The following is a guest commentary by Stephanie Hogue. As with all commentaries, the opinions expressed are those solely of the author and do not necessarily reflect those of NorthEndWaterfront.com.
Donato Frattaroli’s application for a zoning variance to allow live entertainment at his restaurant, Lucia’s, requires careful consideration by the neighborhood. The North End is currently zoned as a mixed residential and business district, not an entertainment district.
And the North End, as Mr. Passacantilli remarked at NEWNC’s Monday meeting, “is at a tipping point.” Despite Mr. Passacantilli’s observation, the Council’s deliberations focused on the desires of restaurant owners, with no substantive response to concerns raised by residents at the meeting.
During a discussion that was dominated on the Council’s side by Jorge Mendoza, the Council presented the few in attendance with the following.
A number of restaurant owners are doing whatever they want without the required licenses and permits. The good restaurant owners, who abide by the law, require some incentive from the neighborhood to encourage them to remain law-abiding.
Therefore, North End residents should reject any “blanket policy” regulating allowed uses. Instead, the residents should consider applications on a “case-by-case basis,” and effectively re-zone the district by supporting variances to allow live entertainment for these good owners.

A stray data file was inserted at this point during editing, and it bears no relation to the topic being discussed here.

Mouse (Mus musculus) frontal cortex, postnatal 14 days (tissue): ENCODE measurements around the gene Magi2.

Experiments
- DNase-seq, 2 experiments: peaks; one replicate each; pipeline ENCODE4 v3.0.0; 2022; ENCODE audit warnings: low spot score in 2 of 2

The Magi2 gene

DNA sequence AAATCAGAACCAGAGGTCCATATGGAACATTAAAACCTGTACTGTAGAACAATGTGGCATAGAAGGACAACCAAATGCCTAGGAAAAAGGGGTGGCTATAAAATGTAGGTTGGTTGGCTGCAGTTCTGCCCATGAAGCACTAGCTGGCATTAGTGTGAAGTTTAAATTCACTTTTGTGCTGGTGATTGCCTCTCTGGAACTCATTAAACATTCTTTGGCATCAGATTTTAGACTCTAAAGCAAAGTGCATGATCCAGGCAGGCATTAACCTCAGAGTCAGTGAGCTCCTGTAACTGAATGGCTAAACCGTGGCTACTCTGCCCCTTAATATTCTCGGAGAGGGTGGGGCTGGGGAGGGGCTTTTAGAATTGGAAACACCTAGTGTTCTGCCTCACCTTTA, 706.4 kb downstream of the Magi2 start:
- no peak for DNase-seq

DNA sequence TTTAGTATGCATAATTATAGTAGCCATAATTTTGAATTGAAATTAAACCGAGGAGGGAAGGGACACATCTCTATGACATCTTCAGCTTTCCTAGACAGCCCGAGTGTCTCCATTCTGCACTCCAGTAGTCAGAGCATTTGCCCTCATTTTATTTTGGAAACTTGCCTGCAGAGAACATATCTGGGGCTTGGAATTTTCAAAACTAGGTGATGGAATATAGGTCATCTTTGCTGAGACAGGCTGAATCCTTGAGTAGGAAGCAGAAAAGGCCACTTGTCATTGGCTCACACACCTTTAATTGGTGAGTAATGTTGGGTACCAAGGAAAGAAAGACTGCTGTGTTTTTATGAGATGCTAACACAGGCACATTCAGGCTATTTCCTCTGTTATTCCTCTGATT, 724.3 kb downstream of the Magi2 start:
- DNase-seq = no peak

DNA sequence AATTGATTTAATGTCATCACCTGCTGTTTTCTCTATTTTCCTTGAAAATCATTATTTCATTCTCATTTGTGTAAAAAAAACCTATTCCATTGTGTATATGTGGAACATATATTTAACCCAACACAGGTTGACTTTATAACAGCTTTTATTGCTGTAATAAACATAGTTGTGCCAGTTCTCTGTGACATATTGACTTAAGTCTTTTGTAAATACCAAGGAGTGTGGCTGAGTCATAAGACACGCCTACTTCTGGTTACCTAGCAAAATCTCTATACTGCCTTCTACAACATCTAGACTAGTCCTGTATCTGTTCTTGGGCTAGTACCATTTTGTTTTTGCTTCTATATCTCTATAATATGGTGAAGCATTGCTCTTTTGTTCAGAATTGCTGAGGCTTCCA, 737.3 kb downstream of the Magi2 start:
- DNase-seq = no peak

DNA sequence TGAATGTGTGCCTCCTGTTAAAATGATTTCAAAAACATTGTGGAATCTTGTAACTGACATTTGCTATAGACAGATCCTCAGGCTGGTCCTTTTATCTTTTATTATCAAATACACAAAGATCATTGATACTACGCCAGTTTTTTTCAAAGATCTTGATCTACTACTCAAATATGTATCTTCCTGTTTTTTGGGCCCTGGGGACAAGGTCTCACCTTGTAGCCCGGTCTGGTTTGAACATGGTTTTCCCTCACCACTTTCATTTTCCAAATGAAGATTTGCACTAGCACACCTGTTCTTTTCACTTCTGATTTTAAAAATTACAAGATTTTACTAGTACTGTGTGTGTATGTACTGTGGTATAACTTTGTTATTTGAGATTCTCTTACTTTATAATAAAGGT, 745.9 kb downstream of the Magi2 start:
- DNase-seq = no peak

This comes close to suggesting that the neighborhood should bribe those who haven’t broken the law yet.
The proper response to violations of the law is for the appropriate City agency to enforce the law.
Zoning reflects a community’s agreement on uses that are compatible for their neighborhood. Variances are intended to provide relief from a particular circumstance that makes it difficult for an owner to exercise the allowed use of the building.
The restaurant owners do not each have a particular circumstance. They have a common problem: the North End has a lot of Italian restaurants.
Each owner is trying to distinguish his restaurant from all the other restaurants with the same theme and the same basic cuisine, in an effort to attract a bigger share of customers coming from outside the neighborhood.
In trying to support the restaurants, the neighborhood is caught in an escalating spiral of applications for alcohol licenses, for longer hours of operation, for outdoor seating, and now, for live entertainment.
But, the competitive advantage of being among the first to offer live entertainment will be lost as each good owner gets his entertainment license. And we will escalate again with applications for more entertainers, for different entertainment, for entertainment on every floor.
We are at the tipping point. If we choose to tip the balance, the neighborhood may not be able to live with the new zoning we have created, case by case by case.
This is my personal opinion as a resident and doesn’t reflect any NEWRA position.
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